How Major Postal Carriers are Fairing in Their Bid to Decarbonise Last-mile Delivery

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How major postal carriers are fairing in their bid to decarbonise last-mile delivery

As part of a global initiative to reduce carbon emissions, logistics companies that operate large fleets have been implementing ways in which to reduce their carbon footprint in order to protect the environment. 

Pressure has been building from government policy, both nationally and continentally, to ensure that the processes for fleets to offset their greenhouse gas emissions are well under way, in order to meet net zero emissions targets. 

The UK has enacted a 2035 climate delivery plan which includes overarching policies such as no new petrol and diesel cars and vans being sold on the market by 2030. This is in tandem with other significant initiatives that encourage UK businesses that operate large fleets to make commitments to achieving net zero emissions.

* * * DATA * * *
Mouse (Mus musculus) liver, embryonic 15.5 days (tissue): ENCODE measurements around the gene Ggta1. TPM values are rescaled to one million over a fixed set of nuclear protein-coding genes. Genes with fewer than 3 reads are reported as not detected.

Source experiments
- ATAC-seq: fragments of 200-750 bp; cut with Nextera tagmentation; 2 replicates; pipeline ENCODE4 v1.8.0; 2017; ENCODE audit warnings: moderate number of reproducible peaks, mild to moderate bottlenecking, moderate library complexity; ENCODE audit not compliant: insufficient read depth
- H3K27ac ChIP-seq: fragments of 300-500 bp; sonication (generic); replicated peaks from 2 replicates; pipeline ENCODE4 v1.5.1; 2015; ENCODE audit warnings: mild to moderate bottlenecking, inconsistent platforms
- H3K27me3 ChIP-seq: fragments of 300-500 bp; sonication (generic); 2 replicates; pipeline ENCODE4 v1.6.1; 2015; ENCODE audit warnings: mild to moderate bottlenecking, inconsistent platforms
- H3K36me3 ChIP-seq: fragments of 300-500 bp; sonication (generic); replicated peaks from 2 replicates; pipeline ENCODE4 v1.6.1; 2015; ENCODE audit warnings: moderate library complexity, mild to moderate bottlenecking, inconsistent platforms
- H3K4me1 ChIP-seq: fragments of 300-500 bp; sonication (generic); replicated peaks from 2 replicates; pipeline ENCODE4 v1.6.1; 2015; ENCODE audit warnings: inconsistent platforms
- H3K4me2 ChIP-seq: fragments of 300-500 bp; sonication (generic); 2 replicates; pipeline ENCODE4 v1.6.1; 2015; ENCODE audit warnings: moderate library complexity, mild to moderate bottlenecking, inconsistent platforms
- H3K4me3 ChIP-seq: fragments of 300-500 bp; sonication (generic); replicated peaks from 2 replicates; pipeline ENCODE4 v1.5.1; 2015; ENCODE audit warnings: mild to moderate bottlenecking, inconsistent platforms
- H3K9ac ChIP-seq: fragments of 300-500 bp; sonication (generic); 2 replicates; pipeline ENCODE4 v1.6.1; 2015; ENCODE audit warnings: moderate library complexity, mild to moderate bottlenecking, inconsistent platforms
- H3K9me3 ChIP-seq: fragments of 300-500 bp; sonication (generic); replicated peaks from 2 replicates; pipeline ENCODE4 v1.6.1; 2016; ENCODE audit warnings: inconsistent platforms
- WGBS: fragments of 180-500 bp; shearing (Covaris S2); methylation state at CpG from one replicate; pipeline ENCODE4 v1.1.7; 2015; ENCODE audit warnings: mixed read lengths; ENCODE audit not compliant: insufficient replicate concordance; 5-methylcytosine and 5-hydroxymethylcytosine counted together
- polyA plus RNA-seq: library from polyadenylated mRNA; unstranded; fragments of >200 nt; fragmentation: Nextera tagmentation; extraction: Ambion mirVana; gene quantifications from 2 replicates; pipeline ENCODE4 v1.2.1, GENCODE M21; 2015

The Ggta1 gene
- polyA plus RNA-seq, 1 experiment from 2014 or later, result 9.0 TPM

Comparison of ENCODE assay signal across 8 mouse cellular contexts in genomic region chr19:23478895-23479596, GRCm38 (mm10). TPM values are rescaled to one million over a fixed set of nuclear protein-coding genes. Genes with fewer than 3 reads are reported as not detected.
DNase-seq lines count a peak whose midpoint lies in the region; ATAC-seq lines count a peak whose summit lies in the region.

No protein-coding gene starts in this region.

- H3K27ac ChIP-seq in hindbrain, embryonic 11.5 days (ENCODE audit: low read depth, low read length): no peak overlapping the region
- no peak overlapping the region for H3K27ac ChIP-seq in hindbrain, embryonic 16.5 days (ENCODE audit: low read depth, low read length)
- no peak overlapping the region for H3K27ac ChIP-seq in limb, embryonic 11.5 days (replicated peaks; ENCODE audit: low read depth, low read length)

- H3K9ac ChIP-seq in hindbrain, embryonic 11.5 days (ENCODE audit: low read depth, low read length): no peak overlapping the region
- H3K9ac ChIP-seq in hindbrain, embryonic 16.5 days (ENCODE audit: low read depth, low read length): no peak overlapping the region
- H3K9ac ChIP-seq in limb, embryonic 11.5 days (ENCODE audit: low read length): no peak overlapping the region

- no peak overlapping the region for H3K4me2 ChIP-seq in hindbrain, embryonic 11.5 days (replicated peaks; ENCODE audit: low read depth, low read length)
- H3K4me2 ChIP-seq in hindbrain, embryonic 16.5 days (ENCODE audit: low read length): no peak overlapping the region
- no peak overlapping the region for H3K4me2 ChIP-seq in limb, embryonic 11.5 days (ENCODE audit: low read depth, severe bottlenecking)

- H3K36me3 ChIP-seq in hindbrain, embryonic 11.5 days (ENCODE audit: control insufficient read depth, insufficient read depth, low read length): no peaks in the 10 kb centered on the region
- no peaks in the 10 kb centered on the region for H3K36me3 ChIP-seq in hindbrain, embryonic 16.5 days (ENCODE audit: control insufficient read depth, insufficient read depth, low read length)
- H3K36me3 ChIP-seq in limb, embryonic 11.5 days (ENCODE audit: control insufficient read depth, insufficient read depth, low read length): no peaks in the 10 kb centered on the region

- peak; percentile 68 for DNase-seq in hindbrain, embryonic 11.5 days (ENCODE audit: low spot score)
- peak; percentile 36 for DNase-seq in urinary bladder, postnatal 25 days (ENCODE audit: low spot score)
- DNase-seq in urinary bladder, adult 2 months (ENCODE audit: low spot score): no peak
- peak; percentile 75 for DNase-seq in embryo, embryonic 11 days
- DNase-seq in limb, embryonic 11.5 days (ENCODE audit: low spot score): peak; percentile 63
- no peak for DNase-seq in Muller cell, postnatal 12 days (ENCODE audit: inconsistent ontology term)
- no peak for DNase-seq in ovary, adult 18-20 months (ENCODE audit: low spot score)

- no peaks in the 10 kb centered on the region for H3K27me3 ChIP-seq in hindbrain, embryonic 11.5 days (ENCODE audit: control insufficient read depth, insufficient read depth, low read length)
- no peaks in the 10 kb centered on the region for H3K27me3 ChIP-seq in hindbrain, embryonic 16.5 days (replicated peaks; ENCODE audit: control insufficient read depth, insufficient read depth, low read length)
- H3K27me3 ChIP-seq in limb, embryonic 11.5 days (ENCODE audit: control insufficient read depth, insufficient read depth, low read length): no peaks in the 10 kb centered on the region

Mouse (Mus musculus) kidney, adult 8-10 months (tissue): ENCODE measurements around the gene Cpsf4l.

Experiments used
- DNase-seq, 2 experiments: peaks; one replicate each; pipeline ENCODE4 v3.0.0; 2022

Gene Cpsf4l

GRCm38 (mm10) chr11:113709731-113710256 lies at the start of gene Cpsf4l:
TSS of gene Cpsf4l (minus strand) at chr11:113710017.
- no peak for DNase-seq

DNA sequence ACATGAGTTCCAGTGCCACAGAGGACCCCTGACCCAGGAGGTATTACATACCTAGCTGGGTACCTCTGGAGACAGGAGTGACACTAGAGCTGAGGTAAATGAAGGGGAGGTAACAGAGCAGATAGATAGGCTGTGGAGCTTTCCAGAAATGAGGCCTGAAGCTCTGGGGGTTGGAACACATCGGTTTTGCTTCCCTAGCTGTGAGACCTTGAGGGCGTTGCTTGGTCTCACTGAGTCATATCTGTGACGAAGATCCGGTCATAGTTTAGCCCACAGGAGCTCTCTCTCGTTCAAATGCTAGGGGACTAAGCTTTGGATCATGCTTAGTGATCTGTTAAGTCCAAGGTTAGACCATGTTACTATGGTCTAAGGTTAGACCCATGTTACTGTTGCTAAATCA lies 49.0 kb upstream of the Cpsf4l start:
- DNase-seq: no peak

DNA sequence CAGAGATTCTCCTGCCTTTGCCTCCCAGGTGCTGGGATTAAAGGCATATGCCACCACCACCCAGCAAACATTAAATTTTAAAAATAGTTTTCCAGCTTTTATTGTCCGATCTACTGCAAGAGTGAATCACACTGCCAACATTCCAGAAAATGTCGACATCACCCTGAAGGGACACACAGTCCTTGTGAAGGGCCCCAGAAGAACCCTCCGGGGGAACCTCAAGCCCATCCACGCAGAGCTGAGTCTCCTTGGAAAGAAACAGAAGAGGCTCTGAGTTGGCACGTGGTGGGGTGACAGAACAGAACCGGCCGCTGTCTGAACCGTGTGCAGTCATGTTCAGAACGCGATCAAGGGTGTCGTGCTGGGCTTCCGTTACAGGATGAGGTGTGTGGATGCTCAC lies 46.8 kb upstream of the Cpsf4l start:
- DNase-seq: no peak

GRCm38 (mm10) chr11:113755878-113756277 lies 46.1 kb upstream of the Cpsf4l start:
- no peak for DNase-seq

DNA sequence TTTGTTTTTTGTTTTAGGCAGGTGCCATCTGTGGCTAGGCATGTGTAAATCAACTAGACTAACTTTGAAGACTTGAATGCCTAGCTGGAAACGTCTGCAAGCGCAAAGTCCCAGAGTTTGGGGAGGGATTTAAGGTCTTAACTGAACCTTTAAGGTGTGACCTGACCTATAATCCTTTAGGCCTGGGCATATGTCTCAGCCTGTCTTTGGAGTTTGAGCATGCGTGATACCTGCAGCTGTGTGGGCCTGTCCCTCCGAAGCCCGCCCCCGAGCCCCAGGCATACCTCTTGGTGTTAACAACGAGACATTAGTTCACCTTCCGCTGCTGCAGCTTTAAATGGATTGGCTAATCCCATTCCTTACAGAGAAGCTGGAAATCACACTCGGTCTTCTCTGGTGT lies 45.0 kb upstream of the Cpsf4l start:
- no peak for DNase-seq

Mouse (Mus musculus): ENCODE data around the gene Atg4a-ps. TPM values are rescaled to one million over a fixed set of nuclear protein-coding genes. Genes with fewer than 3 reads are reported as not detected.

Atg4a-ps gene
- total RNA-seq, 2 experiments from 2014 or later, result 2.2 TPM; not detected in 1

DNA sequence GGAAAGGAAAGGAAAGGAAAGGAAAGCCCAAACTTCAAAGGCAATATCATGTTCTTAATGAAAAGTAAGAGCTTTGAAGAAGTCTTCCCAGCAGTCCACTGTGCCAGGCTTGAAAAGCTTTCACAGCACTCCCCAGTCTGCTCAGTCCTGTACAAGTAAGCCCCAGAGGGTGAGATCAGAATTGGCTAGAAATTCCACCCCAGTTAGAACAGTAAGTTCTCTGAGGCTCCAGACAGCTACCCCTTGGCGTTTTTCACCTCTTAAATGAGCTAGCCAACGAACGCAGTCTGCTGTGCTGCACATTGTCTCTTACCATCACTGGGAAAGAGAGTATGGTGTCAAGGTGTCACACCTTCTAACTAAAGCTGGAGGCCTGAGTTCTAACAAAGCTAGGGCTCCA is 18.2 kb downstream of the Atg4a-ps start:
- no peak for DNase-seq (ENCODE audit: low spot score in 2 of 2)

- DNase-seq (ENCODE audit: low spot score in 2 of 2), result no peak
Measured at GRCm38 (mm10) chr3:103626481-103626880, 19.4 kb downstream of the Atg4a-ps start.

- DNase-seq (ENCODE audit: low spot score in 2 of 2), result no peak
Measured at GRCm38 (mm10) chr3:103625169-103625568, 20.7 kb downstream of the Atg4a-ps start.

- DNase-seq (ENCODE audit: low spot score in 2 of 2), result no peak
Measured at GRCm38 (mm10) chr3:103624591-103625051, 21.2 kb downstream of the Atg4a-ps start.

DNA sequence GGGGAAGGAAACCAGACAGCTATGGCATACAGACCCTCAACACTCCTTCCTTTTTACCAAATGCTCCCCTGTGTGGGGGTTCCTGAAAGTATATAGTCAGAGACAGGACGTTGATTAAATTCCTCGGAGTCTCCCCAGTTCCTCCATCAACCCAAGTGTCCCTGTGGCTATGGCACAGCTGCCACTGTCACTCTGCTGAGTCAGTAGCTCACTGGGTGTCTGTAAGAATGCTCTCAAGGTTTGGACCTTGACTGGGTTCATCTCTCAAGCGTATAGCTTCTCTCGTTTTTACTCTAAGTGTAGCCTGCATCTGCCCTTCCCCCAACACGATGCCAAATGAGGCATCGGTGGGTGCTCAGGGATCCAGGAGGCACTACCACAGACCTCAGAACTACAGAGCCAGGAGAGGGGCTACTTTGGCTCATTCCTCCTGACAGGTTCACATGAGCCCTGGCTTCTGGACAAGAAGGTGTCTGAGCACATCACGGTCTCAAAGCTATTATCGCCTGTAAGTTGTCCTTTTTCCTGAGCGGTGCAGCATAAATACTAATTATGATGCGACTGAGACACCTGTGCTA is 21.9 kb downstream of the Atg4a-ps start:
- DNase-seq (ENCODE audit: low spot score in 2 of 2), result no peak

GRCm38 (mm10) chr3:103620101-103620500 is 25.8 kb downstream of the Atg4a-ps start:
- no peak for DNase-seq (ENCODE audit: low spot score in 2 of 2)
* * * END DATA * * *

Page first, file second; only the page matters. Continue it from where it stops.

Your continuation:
This initiative will result in several thousand more zero emission vehicles on UK roads. The UK government has pledged to lead by example in this regard – 100% of the cars and vans in their fleet will be fully zero emission at the tailpipe by 2027. 

As the ‘UK’s second largest fleet’, this will see over 40,000 vehicles transition to zero emission vehicles. Other UK based companies such as the Royal Mail, Zenith and LLoyds Banking Group have made similar commitments, as reflected in the table below.

CompanySize of fleetEV commitments to date
AstraZeneca17,000Fully electric fleet by 2025
Royal Mail41,500Only new EVs bought by 2030
Mitie5,300Fully electric fleet by 2025
Openreach27,000Fully electric fleet by 2030
Ocado1,700Net zero emissions by 2035
Centrica15,000Fully electric fleet by 2025
DHL7,500Zero logistics-related emissions by 2050
Lloyds Banking Group350,000Net zero emissions across customer & corporate fleet by 2030
Rentokil19,000Fully electric fleet by 2030
Tesco5,500Fully electric van fleet by 2030